A Victorian photograph of two young girls sits atop an ornate, old-fashioned, pump organ in Annapolis Royal's O'Dell House Museum.
Who are they?
Canadian artist Jennifer Angus speculates they are the Oliver sisters — avid collectors of insects, believers in fairies — who left Annapolis Royal to go exploring in the woods one day in 1867 and vanished.
“What is interesting is a number of people have thought the Oliver girls are real,” says Angus, a 1984 Nova Scotia College of Art and Design graduate now teaching textile design at the University of Wisconsin in Madison.
“Oliver is a common last name in this area.”
Angus creates a walking tour and a wonderful journey into the imagination with Lookabout, an art installation that is part mystery, part immersion in the Victorians' love of cabinets of curiosities and collecting nature and a creepy emotional experience in notions of mortality and the end of nature.
Angus draws on her own collection of 25,000 exotic insects to create patterns on the walls at ARTsPLACE Gallery that look like Victorian lace or wallpaper. (This is Lookabout's starting place where the public can pick up a passport that tells the story.)
Populated throughout the town — at ARTsPLACE, the O'Dell House Museum, Sissiboo Coffee Roaster, King's Theatre and the Historic Gardens — are glass bell jars of bugs, plant life and miniature objects; musty-looking wooden drawers full of collected insects and jam jars with insects and plant life suspended in jelly.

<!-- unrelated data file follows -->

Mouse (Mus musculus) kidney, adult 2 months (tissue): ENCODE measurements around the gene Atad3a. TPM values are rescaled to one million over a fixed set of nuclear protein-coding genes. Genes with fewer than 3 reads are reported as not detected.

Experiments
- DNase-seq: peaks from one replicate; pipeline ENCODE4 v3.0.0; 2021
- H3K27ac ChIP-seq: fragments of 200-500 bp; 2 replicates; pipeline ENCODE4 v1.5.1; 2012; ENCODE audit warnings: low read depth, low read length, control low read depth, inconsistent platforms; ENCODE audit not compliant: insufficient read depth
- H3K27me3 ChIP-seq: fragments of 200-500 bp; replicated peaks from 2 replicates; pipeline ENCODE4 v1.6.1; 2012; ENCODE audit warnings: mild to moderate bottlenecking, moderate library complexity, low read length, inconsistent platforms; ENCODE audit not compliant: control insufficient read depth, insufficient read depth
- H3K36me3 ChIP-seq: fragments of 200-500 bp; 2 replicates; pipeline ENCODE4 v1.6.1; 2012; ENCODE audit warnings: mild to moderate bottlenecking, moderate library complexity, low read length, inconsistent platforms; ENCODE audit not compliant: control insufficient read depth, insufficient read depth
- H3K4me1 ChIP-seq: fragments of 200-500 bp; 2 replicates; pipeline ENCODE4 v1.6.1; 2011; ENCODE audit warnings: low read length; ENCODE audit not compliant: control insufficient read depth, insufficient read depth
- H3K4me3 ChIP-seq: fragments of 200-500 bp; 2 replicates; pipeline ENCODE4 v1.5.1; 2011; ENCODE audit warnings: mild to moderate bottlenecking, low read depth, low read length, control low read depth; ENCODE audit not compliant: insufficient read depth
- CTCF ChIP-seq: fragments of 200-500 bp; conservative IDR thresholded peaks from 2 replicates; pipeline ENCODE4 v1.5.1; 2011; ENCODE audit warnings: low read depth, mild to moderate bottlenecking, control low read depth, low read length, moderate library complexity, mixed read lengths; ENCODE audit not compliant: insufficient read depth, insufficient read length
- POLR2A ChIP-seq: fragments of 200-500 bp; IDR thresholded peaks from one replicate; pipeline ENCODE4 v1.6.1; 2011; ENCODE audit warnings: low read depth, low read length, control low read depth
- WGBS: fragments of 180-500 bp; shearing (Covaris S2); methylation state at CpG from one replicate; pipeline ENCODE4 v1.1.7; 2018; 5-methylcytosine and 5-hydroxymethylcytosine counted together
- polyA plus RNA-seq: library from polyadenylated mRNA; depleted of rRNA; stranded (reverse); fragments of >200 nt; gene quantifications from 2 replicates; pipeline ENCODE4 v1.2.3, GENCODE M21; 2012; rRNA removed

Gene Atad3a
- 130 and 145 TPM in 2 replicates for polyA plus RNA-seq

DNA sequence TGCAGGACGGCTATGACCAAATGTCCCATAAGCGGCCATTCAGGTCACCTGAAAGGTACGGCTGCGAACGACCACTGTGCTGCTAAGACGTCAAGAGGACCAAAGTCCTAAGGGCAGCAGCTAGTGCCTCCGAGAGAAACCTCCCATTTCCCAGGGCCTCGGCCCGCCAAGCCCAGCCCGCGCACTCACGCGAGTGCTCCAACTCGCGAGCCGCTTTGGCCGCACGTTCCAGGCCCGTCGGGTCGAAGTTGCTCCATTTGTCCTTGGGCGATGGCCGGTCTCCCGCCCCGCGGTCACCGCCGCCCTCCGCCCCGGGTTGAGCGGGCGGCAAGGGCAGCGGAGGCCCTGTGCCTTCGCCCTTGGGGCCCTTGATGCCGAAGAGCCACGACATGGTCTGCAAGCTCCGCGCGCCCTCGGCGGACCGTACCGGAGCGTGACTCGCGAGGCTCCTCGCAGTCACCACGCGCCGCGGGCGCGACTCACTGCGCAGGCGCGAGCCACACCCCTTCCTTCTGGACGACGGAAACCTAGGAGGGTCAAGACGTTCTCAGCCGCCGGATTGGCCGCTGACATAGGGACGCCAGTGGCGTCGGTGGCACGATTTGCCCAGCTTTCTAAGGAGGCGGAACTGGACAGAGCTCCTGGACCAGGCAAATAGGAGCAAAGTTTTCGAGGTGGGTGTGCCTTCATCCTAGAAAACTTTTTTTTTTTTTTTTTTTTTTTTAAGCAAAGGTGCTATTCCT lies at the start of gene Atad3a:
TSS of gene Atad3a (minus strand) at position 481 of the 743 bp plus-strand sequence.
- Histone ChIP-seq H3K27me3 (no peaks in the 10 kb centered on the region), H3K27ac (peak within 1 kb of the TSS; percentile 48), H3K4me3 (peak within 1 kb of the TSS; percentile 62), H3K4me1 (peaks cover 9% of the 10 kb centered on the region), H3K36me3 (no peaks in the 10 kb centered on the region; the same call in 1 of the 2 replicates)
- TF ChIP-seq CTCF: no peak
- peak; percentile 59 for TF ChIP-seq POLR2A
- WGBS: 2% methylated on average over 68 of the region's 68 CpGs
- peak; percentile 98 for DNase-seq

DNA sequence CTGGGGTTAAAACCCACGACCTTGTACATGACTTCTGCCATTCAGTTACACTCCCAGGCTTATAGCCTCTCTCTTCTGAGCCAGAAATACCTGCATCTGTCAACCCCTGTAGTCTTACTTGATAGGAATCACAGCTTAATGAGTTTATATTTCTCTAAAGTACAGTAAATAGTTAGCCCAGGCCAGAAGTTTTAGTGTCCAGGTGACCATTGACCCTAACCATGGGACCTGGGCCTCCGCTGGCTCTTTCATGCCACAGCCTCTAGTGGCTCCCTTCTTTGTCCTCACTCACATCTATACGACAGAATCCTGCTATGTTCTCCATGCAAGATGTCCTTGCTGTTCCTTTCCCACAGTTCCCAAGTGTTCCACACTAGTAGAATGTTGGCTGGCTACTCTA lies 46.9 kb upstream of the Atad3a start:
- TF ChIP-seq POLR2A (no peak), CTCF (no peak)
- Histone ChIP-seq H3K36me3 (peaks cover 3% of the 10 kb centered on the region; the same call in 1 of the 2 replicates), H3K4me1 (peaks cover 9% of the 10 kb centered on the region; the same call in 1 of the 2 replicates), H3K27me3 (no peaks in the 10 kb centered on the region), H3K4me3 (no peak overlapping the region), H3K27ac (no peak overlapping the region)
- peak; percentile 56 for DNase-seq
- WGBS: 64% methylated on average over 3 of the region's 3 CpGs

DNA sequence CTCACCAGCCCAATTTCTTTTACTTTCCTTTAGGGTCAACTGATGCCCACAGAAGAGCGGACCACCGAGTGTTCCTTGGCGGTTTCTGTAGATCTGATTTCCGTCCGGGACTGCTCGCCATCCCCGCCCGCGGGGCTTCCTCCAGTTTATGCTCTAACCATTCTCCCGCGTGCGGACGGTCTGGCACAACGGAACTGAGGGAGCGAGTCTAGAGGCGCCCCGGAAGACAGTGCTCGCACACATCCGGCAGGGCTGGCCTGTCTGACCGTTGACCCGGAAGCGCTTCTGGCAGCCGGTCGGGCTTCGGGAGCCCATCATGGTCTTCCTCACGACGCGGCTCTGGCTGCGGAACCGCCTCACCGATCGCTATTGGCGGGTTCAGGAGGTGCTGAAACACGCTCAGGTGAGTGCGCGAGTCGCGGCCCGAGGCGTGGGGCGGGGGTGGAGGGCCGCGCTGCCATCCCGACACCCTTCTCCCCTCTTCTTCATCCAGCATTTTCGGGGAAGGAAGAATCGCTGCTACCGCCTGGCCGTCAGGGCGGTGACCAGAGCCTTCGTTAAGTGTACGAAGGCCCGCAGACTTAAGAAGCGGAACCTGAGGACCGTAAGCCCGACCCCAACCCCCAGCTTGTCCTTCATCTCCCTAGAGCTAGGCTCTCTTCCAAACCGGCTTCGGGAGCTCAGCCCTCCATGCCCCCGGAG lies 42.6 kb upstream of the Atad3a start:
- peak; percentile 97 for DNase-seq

The ARTsPLACE exhibit, which runs to Sept. 2, inspires enthusiasm and controversy, said ARTsPLACE board member Ted Lind, the former head of education at the Newark Museum who moved to Annapolis Royal four years ago and previously worked with Angus in Newark.
“It's been quite provocative. Some people have seen it as a bug holocaust. Bugs are not killed for this; they died naturally. What Jennifer wants you to see is the beauty of these insects.”
Angus, in a phone interview from Seattle where her latest show is opening, is quick to affirm this point.
“The insects have been accumulated over nearly 20 years and are used from exhibition to exhibition. They're reused and they haven't been killed for this show.
“People have to realize if you are upset, that's fantastic. You should be. They come from a rainforest jungle, and we know how fast rainforests are being cut down,” said Angus, who has purchased from specimen dealers and collectors.
“These aren't endangered species; they're very common. They do reproduce at a tremendous rate.”
One day many years ago, when she was researching ethnic minority dress in northern Thailand, she saw a woman wearing a shawl with a fringe of green metallic beetle wings.
“I was blown away. I never realized there were beetles with this metallic sheen. I'd never given insects much thought at all.”
She learned that groups of people from southeast Asia have traditionally used insect wings and sometimes whole insect bodies as embellishments for their clothing.
Victorians also cut out beetle wings to apply to their garments as a precursor to sequins, she says.
Underpinning all of the fictional recreation of Oliver artifacts, collections and ephemera is this artist's love for the Victorian era.